Skiing South of the Border
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All Rights Reserved.
By Brad Chamberlin
March 2007

With all of our outstanding ski resorts in Colorado, many residents simply
say "why leave the state to ski?"  While this is a valid question, our
neighbor to the south, New Mexico offers ski opportunities unlike
anything in Colorado.  New Mexico's largest mountain chain, the Sangre
de Cristos, are home to the majority of the state's ski areas.  From Red
River south to Pajarito, skiers and riders will cherish their adventures in
the land of enchantment.

Just south of the Colorado border lies Red River Ski Area.  Red River is
home to a quaint old fashion ski town with plenty of ski runs to challenge
snow riders of all abilities.  Everyone from beginner skiers to experts will
find the terrain they are seeking here.  On a powder day, be sure to ski
over to the Silver Chair area.  Lines are typically non-existent and the
snow is great.  The ski area is only about thirty minutes north of Taos, and
about forty five minutes from Fort Garland, Colorado.

For more information on Red River, click
here.
Downtown Red River
Various ski scenes at Red River.
When people think of skiing in New Mexico, typically Taos Ski Valley
comes to mind.  Taos is truly a skier's mountain (no snowboarding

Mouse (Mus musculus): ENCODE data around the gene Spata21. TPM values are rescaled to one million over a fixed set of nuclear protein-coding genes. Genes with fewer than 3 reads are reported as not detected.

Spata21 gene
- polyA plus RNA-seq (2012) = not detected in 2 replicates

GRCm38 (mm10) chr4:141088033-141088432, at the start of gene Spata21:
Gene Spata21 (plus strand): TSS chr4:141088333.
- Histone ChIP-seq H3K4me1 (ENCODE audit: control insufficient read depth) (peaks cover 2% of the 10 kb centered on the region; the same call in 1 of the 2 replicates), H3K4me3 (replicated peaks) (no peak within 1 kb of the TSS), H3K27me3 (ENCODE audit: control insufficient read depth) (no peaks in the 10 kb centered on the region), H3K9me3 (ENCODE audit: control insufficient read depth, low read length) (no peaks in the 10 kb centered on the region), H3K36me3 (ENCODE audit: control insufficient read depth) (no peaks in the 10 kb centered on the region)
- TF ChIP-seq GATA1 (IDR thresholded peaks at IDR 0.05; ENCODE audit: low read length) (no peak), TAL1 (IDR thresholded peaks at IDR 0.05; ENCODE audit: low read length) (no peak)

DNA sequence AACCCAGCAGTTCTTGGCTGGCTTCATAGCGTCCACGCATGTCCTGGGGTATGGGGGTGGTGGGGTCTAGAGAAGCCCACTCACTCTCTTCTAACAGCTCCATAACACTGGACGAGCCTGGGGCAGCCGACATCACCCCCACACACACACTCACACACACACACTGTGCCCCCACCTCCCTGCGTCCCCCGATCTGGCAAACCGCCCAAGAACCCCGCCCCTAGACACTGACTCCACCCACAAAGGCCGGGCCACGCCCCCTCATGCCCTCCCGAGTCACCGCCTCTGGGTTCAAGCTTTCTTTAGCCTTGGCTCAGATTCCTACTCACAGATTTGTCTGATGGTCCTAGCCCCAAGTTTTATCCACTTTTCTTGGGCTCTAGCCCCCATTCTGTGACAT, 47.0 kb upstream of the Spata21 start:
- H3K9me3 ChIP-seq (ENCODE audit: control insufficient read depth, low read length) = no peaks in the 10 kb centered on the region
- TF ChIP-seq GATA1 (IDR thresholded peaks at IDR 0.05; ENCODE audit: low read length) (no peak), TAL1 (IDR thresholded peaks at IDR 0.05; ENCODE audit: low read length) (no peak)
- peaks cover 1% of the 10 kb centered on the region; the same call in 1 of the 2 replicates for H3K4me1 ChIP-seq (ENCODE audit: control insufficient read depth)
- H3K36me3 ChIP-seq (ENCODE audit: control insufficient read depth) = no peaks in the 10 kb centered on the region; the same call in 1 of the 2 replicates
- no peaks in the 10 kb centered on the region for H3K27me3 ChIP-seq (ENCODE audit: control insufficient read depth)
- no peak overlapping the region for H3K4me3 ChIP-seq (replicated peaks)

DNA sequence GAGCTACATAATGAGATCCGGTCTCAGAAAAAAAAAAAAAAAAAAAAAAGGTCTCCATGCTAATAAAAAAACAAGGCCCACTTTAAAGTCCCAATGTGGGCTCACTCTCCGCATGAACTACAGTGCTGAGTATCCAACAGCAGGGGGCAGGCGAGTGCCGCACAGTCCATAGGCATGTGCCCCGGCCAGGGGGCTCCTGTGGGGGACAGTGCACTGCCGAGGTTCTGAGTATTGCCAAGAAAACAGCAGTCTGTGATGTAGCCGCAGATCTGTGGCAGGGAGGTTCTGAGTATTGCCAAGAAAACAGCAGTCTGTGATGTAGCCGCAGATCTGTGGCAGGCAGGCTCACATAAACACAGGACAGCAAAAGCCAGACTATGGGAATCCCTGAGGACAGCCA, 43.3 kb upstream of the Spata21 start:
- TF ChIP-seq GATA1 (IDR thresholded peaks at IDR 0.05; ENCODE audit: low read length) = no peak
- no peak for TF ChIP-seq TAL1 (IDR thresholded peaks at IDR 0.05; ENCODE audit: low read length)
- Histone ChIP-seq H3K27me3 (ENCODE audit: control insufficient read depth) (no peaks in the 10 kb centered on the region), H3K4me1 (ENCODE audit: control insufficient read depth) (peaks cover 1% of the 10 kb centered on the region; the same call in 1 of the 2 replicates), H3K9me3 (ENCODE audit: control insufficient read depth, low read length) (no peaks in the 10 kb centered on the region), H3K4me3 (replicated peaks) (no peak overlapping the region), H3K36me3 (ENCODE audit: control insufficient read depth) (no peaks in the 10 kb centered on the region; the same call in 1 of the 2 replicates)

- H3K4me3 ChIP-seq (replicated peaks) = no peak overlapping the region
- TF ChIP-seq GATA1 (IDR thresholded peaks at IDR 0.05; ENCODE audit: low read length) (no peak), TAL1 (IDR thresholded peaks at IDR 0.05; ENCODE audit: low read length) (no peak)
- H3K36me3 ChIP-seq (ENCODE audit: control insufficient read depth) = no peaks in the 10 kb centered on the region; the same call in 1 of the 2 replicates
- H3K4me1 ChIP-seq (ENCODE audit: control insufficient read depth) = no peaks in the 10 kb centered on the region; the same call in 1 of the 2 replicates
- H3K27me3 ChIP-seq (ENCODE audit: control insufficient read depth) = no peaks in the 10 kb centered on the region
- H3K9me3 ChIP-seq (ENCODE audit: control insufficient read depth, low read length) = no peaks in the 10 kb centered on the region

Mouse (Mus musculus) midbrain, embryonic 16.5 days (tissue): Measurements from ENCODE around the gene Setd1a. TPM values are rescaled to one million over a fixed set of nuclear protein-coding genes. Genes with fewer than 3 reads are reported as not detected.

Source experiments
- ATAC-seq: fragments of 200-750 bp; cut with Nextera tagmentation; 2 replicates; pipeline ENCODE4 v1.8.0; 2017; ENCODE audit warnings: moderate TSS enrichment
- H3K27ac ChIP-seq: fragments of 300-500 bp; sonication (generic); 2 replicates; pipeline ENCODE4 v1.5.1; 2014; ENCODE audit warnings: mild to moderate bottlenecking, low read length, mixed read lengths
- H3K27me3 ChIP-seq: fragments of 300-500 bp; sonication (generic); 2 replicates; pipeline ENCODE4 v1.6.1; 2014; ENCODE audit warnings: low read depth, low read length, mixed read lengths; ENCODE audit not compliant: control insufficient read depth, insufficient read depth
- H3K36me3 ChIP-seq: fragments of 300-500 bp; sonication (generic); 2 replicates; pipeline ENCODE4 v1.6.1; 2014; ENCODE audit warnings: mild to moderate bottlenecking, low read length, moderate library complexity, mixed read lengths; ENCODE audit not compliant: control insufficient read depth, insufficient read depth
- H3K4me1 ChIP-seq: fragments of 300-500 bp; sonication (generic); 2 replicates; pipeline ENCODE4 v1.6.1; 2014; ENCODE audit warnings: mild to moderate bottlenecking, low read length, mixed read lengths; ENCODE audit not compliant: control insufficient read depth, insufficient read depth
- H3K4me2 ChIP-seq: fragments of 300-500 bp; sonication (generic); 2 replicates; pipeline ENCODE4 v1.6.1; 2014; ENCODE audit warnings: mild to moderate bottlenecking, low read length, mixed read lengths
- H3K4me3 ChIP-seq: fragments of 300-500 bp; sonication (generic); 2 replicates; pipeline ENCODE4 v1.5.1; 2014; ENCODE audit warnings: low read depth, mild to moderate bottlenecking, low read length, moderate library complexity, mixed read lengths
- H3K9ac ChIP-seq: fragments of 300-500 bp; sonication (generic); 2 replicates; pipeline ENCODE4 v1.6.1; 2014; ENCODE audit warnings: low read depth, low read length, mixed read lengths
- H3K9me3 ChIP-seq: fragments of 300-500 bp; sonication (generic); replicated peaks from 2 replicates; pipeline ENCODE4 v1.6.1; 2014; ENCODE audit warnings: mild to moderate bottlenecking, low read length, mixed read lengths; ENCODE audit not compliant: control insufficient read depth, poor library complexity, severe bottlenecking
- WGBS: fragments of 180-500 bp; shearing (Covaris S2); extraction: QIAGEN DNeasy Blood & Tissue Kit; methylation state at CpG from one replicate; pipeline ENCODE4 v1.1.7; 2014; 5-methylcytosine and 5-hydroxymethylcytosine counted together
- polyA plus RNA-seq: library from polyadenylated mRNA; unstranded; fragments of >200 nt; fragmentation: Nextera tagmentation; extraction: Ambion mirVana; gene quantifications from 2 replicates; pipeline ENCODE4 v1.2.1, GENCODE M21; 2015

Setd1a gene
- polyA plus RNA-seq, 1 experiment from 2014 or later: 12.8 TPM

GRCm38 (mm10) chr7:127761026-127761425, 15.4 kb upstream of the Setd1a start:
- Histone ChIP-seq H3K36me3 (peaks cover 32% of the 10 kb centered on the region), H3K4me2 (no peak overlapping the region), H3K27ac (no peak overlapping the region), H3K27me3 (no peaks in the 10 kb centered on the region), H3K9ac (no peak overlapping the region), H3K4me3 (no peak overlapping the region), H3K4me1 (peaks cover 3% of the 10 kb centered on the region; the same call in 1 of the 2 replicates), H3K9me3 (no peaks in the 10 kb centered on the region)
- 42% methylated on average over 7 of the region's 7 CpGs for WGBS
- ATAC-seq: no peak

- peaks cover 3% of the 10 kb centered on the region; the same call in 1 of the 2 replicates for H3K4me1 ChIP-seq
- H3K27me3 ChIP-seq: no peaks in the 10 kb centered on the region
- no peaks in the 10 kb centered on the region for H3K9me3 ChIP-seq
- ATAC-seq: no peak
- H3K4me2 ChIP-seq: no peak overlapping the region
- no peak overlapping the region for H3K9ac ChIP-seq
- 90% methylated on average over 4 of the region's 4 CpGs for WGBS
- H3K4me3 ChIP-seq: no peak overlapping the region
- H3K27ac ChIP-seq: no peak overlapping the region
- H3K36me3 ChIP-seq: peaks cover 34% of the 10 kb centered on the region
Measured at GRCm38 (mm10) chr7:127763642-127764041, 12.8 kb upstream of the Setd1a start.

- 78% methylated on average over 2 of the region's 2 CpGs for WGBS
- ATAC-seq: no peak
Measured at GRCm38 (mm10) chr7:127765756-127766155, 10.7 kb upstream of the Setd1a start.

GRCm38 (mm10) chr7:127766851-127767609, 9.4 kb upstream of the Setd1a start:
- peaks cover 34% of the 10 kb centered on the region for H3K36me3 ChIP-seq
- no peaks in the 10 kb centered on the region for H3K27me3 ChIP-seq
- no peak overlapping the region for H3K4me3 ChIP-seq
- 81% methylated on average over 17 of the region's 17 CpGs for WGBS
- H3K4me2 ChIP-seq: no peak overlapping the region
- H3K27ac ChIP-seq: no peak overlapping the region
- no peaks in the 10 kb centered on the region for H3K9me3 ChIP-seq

allowed), which keeps to the vision of the area's founder, Earnie Blake.  
The Ski Valley is located about five hours from the Denver area and offers
some of the most challenging steeps in the Rocky Mountain Region.  
Upon arriving at the base, Al's run, looms above over 1,000' of vertical  
drop.  At the summit, the West Basin and hike-to-trails are the locals
choice during powder days.

For more information on Taos Ski Valley, click
here.
Taos' Varied Ski Terrain
A powder day off of
the Kachina lift.
Angel Fire is truly one of New Mexico's hidden gems, although their average
snowfall is considerable less than Taos.  Located east of the Taos area, Angel
Fire is easily reachable for a day trip.  The ski area is primarily an intermediate
mountain with wide open trails and few crowds.  It also boasts New Mexico's
only two high speed chairlifts.  Expert skiers are also easily entertained with
runs such as Nice Day, Hell's Bells, and Sluice Box.
Pajarito Mountain is located outside of Los Alamos, New Mexico.  The area is
run by the local ski club, which creates a great since of community on the
slopes.  Although Pajarito is a decently sized ski area, it does not operate a
snowmaking system.  On poor southern snow years, the ski area does not
open.  Plans are in the works to bring a limited system to the ski area, but
permits are still pending.  The ski area also runs a limited schedule during the
week, for exact operating days see
www.skipajarito.com

On the mountain, Pajarito offers excellent groomed trails and moguls.  Experts
are challenged on the Mother Lift with runs like Sidewinder, Precious, and
Breathless.  For crusing, trails off of the Aspen, Townsight and Spruce lifts are
prime.  Skiers and riders should note that the Townsight lift only operates on
weekends and holidays .
Pajarito's varied terrain